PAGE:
Preprimary students heard fiction and nonfiction books about insects. They especially enjoyed two special books by Eric Carle that featured built-in digital effects — specifically, the clicking sound produced by The Very Clumsy Click Beetle, and the lights produced by insects at the end of The Very Lonely Firefly. Additionally, after hearing The Little Squeegy Bug, by Bill Martin, Jr., the children created their own squeegy bugs in our Makerspace. They had fun using loose parts from our Tinker Trays to make their little bugs. Photographs of that maker activity may be found here.
Primary library classes rounded out the year with some very special fairy tales by local author, Laura Krauss Melmed. The fairy tales are longer than the typical picture book choices for the Primary class, and I was pleased to see how engaged the children remained throughout the story. They certainly have increased their listening span over the course of the school year, which is one of my goals for them. The story of Prince Nautilus includes an enchanted prince, a perilous quest, and two sisters, one of whom seems to do all the work. Most of the children made a spot-on literary connection to Cinderella, and they all enjoy helping me complete stories with “they lived happily ever after!”
An early highlight this month for Kindergarten students occurred on May first, when they erected their May pole outside and danced around it, to the delight of several other classes who came to watch. Literary selections in May included one of my new favorite picture books, Nana in the City, by Lauren Castillo. This book features a city-dwelling grandmother who helps her grandchild learn not to be afraid in a city full of noises and so many people. We also enjoyed some very funny picture books by Robert Munsch.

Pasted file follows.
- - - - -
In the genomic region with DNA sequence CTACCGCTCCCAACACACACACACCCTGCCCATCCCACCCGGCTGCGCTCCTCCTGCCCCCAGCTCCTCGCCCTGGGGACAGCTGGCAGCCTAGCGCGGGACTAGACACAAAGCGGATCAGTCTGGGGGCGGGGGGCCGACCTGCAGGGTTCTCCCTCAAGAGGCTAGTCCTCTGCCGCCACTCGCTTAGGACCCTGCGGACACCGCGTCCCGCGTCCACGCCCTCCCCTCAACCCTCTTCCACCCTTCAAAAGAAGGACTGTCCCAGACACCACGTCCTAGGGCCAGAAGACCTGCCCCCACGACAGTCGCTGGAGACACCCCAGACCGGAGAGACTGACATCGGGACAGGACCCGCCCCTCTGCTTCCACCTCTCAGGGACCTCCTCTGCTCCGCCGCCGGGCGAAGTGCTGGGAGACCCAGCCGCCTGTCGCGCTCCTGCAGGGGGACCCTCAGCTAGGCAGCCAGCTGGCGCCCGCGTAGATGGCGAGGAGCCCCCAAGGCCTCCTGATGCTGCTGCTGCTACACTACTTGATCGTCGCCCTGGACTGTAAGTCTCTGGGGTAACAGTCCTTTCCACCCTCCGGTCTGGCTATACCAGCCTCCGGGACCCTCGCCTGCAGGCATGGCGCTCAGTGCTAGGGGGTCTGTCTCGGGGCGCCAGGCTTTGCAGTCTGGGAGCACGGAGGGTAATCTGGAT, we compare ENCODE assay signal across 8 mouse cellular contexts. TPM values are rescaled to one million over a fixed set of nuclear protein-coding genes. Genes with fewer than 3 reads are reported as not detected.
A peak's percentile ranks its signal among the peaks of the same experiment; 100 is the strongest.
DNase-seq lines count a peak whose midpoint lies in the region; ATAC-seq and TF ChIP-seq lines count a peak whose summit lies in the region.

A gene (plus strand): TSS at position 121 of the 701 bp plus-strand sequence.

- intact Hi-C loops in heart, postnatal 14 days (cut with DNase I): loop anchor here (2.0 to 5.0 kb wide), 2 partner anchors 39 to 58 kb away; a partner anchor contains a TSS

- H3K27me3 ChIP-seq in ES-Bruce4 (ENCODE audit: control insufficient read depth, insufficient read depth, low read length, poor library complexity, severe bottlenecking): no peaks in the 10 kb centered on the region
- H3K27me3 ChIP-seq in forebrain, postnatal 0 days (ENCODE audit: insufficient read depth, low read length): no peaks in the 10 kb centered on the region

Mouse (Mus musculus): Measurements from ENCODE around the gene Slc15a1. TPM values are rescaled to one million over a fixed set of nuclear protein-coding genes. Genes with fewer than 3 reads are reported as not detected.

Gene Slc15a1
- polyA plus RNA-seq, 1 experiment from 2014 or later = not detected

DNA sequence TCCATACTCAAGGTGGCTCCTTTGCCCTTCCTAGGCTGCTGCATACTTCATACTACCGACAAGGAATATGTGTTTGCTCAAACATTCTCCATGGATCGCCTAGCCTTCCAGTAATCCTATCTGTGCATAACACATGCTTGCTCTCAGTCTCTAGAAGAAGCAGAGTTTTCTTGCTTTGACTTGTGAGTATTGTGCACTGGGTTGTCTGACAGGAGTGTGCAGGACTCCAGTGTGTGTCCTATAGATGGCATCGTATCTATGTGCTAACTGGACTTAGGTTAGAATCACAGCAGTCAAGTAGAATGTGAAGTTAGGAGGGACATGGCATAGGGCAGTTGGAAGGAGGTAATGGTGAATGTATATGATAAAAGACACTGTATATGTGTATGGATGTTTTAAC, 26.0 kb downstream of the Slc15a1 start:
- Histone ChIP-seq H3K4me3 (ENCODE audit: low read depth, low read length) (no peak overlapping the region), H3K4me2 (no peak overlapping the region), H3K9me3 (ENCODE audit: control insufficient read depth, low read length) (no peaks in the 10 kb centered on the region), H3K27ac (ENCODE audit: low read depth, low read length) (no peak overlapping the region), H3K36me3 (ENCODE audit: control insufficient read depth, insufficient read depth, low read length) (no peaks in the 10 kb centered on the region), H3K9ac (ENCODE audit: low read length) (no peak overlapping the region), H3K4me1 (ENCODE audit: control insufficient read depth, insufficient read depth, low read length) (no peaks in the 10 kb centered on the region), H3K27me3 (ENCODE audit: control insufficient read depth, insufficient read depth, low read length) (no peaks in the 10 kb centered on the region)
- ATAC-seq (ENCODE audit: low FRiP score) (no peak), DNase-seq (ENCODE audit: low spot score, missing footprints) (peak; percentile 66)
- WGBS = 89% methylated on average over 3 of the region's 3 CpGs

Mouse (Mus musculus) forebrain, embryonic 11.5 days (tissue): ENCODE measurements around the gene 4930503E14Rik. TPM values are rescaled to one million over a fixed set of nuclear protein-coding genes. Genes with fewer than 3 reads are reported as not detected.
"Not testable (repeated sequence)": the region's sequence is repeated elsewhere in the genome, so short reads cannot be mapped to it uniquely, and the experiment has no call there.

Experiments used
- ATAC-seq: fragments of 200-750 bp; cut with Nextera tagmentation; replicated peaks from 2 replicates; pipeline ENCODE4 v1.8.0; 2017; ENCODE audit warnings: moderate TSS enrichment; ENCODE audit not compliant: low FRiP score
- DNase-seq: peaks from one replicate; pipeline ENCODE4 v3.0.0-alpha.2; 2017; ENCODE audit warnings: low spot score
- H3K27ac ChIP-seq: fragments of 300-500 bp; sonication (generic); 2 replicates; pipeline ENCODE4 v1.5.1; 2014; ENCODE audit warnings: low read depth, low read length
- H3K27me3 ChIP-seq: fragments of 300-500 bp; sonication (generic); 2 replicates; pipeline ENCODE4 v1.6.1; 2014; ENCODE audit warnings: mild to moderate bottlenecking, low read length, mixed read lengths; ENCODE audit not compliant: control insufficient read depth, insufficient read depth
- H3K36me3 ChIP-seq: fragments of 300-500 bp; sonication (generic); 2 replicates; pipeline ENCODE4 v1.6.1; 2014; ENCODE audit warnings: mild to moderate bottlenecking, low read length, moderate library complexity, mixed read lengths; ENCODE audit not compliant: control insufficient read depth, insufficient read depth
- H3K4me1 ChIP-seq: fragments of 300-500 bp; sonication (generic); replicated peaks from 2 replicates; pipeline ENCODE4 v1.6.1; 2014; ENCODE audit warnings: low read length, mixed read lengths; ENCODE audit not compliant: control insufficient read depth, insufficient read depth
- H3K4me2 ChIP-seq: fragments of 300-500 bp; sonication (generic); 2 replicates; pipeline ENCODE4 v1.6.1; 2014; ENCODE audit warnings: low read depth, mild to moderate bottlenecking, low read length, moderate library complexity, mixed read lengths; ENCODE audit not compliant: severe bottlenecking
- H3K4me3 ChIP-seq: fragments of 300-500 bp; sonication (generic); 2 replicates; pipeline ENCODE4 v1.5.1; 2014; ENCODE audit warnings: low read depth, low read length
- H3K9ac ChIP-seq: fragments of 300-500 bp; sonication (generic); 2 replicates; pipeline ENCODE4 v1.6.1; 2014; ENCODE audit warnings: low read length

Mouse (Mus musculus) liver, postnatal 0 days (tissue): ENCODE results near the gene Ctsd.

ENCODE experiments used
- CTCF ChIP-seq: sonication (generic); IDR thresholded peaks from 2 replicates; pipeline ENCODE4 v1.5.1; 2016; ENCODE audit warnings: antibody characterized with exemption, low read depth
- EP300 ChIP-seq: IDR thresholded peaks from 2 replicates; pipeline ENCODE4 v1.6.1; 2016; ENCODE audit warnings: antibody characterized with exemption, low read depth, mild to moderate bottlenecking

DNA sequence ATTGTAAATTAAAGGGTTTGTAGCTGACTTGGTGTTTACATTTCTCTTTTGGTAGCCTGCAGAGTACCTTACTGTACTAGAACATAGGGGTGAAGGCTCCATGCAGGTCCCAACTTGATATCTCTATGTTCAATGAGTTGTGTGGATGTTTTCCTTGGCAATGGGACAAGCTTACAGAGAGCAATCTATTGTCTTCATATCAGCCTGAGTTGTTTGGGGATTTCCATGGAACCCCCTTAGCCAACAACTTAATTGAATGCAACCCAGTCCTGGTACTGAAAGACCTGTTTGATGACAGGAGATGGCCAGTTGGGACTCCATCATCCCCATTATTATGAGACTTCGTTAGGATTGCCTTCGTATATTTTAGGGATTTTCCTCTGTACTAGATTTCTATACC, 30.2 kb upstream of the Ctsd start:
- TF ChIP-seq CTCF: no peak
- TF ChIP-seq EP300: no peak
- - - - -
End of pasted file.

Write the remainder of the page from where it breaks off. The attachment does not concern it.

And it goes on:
In first grade library class, the children completed their Makerspace piñata, which they enjoyed breaking open on Cinco de Mayo. See my detailed description of this maker project here. Following that celebration, we left our Mexico stories behind in order to share a few Greek myths before the school year ends. I read selections from D’Aulaire’s Book of Greek Myths, Rockwell’s The Robber Baby, Mary Pope Osborne’s Favorite Greek Myths, and Hutton’s individual picture book retellings of the tales of Persephone and of Theseus and the Minotaur. We were able to enjoy our very last first grade library class outdoors!
Second graders rounded out their year of library classes by hearing some humorous picture books, along with a few more American tall tales. Before adjourning for the year, the children provided great feedback about their literary and maker activities undertaken in library class. The Global Cardboard Challenge seems so long ago, but the children still talk about it. We compiled a list of their favorite books and stories to share with next year’s second graders.
Third graders likewise helped compile a list of their favorite books and maker activities. A few students contributed new video book trailers to our YouTube channel. The children also enjoyed “free maker time,” during which they built, programmed, or solved problems using tools and devices of their own choosing. Students applied their coding skills to create online games using Scratch. Some applied their knowledge of conductivity to make musical instruments using the Makey Makey kits. Still others programmed our Ollie and Sphero bots using iPad and iPhone apps. Sometimes our learning looks an awful lot like play, but then again, play is learning — whether acquiring and using cognitive skills to “drive” a robot through a maze, or improving social skills through collaboration. The following video was produced by Sphero, and shows the little bot in action. Incidentally, Sphero has teamed with Disney and Lucasfilm to create the new BB-8 droid for the new Star Wars movie!